Squirrel: Well we need some kind. It could be “The data is my gut tells me this is the right thing. I talked to five customers yesterday and they all told me this thing. We have 500. But five is enough for me to be sure that I should try this.” That’s data. So when you ask me “should we be data-driven?” Well, sure, I want to have as much information as is available, as is responsible to consult. But when somebody tells me, “look, we have to make sure that we’ve explained exactly why we’re 5% off in our marketing numbers than we are from our website traffic numbers.” I say “please stop talking to me about this before my brain explodes.”

Jeffrey: So it’s funny in hearing this, I’m getting an anti-cuckoo’s egg moment. The Cuckoo’s Egg being a Clifford Stoll book where he discovers KGB hackers in the university system because of a one penny difference between two accounting systems. What if I pull that out Squirrel? “If Clifford Sole had had your attitude, those terrible hackers would never have been caught.” What do you say to that?

Squirrel: You can always argue cases and argue the exceptions. “The exception proves the rule” means it tests the rule, by the way, per the old meaning of the word proof. So it is a good test, thank you. I would say that it’s very useful to be attuned to small differences. What I think Clifford did not do—I haven’t actually read the book so you can tell me, but what I think he did not do—was to set up a complicated data lake with normalization and comparison functions and a whole bunch of carefully orchestrated metrics that pointed out to him that there was a level three anomaly in the billing system between A and B. I think he was looking and he said “these things don’t seem to match up and that bugs me. There’s something here showing me as a human that something is wrong.” Because I predict that there were all kinds of billing systems that were all kinds of wrong because people had recorded the wrong information or gave the wrong address or there were two John H. Smiths, and one of them was John H. Q. Smith and who knows what else. If he had an alert for all of those, he never would have seen the important one. What he did is he had availability of things that were actually reporting inconsistent data, and he noticed that there was one that was important enough to follow up and he followed it up and he found something interesting. So what I’m advising is not investing in trying to find every single possible failure, to build a perfect system, because you’ll never get done. Instead give yourself enough information, including inconsistent information, which is exactly what he had, and to use the inconsistencies to tell you something.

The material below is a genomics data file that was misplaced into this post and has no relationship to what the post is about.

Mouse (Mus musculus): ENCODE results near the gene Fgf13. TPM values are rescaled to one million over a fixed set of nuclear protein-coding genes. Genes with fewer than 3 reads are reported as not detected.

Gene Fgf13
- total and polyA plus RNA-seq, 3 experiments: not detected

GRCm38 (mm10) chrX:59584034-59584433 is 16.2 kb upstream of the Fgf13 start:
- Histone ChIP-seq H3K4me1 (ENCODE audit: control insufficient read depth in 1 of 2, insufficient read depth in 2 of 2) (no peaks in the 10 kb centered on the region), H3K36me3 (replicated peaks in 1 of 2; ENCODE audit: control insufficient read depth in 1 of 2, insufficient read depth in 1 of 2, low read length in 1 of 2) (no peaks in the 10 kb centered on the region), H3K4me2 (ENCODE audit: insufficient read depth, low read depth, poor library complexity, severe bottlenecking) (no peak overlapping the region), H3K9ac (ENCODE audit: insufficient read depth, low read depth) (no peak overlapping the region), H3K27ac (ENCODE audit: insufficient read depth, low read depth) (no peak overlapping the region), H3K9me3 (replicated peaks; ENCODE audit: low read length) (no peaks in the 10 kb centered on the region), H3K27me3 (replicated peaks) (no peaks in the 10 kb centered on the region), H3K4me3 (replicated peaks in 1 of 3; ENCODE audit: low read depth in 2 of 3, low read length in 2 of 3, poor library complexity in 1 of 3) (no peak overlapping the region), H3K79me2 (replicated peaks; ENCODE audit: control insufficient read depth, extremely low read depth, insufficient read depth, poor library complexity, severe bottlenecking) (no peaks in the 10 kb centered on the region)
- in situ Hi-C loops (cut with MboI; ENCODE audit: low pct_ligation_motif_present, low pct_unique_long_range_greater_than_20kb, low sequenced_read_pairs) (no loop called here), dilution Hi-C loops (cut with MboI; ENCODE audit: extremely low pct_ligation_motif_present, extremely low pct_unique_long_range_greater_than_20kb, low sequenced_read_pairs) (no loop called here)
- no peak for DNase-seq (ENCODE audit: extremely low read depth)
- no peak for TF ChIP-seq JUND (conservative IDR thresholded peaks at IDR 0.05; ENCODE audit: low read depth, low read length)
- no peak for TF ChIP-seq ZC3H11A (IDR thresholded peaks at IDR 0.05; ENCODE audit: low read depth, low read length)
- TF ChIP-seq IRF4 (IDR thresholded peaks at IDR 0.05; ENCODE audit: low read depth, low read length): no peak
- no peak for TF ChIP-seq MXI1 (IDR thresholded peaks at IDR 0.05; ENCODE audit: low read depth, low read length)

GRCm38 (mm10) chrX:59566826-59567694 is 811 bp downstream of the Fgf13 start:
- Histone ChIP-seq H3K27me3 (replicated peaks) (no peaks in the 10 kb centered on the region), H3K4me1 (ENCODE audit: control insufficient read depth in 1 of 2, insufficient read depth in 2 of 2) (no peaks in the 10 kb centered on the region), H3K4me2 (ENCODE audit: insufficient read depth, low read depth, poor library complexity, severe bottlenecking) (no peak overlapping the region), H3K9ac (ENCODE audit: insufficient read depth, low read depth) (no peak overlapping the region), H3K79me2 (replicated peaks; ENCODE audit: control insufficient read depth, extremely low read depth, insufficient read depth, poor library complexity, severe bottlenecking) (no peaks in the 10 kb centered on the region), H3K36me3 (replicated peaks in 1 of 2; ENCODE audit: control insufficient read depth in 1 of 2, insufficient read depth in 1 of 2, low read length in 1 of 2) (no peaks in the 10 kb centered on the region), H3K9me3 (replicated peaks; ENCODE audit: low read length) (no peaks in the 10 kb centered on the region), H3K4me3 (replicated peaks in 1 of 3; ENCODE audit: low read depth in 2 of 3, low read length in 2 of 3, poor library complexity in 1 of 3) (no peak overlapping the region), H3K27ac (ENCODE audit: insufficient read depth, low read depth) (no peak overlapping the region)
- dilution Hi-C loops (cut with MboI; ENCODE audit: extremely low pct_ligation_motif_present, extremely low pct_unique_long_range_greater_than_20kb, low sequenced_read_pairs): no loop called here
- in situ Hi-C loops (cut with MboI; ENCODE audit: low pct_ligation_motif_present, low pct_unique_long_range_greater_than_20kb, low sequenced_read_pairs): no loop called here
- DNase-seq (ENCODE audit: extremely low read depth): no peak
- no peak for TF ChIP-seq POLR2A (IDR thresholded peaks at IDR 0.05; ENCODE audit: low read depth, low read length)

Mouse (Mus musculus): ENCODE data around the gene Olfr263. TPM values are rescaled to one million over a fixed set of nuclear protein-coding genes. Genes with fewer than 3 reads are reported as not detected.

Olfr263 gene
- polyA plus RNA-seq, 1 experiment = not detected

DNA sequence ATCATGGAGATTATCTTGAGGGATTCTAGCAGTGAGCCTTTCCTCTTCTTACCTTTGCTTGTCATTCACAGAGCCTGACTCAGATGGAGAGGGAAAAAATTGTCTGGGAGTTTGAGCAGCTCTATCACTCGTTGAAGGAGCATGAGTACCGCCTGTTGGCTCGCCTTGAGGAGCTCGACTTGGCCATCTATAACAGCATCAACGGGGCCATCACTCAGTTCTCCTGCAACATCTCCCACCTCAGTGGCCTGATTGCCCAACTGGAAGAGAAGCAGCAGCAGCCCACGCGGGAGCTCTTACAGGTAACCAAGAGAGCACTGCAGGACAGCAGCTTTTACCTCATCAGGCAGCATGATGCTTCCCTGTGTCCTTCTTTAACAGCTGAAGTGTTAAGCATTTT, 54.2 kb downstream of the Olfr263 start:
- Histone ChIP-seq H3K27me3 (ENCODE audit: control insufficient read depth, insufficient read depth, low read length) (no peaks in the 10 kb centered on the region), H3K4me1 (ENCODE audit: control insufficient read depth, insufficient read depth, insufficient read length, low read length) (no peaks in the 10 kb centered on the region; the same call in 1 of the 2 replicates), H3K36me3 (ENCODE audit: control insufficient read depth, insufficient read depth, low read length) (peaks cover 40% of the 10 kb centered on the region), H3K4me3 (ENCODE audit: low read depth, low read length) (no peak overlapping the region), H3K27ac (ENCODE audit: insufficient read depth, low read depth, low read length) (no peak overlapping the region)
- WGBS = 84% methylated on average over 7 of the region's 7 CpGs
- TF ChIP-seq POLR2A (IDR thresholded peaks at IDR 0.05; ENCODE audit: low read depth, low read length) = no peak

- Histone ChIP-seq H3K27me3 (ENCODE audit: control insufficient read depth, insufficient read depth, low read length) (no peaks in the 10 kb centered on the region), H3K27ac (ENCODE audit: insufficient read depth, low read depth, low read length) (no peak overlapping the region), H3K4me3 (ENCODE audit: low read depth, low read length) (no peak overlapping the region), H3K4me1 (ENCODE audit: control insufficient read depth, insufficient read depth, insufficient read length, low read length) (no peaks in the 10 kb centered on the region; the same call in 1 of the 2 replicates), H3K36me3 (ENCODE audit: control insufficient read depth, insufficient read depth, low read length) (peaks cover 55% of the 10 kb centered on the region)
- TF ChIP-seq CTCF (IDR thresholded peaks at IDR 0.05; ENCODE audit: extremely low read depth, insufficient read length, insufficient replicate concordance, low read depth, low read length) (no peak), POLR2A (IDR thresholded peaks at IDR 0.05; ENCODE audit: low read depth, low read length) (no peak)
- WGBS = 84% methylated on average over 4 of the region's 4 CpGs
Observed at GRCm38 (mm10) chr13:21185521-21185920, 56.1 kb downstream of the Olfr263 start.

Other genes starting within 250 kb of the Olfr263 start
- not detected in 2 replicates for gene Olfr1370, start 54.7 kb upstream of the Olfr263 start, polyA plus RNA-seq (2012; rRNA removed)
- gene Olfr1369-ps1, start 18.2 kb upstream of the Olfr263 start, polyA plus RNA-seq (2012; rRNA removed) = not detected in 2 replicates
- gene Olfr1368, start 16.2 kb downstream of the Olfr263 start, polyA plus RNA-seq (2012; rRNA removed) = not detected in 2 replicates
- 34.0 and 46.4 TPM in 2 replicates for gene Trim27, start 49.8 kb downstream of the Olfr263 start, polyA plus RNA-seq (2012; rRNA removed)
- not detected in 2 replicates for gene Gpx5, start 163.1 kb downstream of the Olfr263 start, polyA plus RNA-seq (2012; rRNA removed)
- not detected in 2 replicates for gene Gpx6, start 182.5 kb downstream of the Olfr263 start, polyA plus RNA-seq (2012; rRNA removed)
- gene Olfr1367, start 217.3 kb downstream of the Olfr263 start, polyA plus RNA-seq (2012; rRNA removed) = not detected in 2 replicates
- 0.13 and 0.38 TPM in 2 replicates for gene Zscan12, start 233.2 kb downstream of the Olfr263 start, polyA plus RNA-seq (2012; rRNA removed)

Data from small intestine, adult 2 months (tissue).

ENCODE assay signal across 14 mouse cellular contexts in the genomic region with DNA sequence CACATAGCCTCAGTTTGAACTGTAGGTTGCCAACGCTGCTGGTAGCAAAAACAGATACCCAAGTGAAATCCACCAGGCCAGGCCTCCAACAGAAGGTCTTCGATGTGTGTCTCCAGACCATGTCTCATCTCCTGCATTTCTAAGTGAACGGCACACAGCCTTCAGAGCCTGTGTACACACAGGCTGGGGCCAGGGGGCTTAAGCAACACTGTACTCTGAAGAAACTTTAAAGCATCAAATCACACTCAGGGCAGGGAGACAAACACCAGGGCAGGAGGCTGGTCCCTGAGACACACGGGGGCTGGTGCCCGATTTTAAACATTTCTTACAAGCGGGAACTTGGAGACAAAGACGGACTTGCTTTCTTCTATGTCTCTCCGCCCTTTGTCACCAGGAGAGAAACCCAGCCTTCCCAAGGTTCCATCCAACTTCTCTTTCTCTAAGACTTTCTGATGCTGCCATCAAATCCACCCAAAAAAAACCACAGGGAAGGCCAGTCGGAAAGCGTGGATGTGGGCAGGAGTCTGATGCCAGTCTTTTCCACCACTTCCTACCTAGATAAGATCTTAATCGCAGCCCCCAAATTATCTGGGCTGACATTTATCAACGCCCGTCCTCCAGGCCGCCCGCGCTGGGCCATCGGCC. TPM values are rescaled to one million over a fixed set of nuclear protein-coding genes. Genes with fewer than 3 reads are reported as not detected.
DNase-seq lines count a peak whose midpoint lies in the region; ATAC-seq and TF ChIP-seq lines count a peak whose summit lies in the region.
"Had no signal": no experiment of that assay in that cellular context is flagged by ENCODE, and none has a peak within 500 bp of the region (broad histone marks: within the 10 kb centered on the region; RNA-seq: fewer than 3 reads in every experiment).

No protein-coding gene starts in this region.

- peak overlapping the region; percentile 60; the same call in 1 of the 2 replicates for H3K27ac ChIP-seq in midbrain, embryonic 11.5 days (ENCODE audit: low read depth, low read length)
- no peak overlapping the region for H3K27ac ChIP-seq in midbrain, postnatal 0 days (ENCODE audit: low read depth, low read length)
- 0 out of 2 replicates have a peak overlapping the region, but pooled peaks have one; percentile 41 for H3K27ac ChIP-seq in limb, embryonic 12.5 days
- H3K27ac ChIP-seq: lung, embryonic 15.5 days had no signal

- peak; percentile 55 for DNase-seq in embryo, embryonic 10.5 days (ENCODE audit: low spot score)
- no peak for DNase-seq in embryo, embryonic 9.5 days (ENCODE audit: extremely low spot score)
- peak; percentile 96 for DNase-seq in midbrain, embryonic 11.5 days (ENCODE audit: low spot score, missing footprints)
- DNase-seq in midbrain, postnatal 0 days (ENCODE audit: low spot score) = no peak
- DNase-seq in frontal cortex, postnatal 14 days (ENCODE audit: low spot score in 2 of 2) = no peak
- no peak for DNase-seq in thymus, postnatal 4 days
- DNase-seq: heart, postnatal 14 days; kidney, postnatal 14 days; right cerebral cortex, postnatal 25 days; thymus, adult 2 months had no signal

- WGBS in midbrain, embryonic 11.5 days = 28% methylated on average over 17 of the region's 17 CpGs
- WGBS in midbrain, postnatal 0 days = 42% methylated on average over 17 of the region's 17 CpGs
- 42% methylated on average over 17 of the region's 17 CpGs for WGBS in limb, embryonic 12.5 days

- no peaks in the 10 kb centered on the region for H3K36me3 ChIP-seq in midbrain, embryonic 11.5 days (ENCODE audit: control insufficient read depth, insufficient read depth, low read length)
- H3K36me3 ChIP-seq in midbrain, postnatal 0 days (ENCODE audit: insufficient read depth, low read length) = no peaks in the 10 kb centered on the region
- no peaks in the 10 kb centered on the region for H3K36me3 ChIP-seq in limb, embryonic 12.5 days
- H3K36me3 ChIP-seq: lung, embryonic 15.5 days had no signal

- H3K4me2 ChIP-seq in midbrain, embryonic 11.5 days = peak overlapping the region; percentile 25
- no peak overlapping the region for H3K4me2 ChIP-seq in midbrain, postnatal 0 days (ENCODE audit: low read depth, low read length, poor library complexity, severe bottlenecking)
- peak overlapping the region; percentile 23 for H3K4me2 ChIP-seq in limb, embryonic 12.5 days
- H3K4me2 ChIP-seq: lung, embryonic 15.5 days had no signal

Jeffrey: All right. The tradeoff between getting a useful system or a non-useful system is one that resonates with me. I think we’ve talked in the past that often companies spend more time generating metrics than using them. It seems to me that in a sense this “single source of truth” is the ultimate version of that.

Squirrel: “We know exactly how much money we’re losing per customer. We have it really accurate. We know exactly how bad it is. We haven’t done anything about it yet because we wanted to know exactly was it $4 per customer or $40? Now we know it’s $37. Okay. Unfortunately, we don’t have enough money to hire anybody to solve the problem, but we really understand the problem.” I don’t think that’s a useful direction to go.

Jeffrey: All right.

Squirrel: Excellent. Thanks, Jeffrey.

Jeffrey: Thanks, Squirrel.